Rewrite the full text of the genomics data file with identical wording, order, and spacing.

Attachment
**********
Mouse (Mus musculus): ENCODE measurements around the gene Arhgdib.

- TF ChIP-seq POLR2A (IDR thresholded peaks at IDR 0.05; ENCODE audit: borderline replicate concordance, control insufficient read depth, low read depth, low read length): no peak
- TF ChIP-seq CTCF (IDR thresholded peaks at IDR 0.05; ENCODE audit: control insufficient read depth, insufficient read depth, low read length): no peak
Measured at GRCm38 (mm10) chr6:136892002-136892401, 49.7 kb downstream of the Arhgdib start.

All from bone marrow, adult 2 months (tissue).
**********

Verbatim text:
Mouse (Mus musculus): ENCODE measurements around the gene Arhgdib.

- TF ChIP-seq POLR2A (IDR thresholded peaks at IDR 0.05; ENCODE audit: borderline replicate concordance, control insufficient read depth, low read depth, low read length): no peak
- TF ChIP-seq CTCF (IDR thresholded peaks at IDR 0.05; ENCODE audit: control insufficient read depth, insufficient read depth, low read length): no peak
Measured at GRCm38 (mm10) chr6:136892002-136892401, 49.7 kb downstream of the Arhgdib start.

All from bone marrow, adult 2 months (tissue).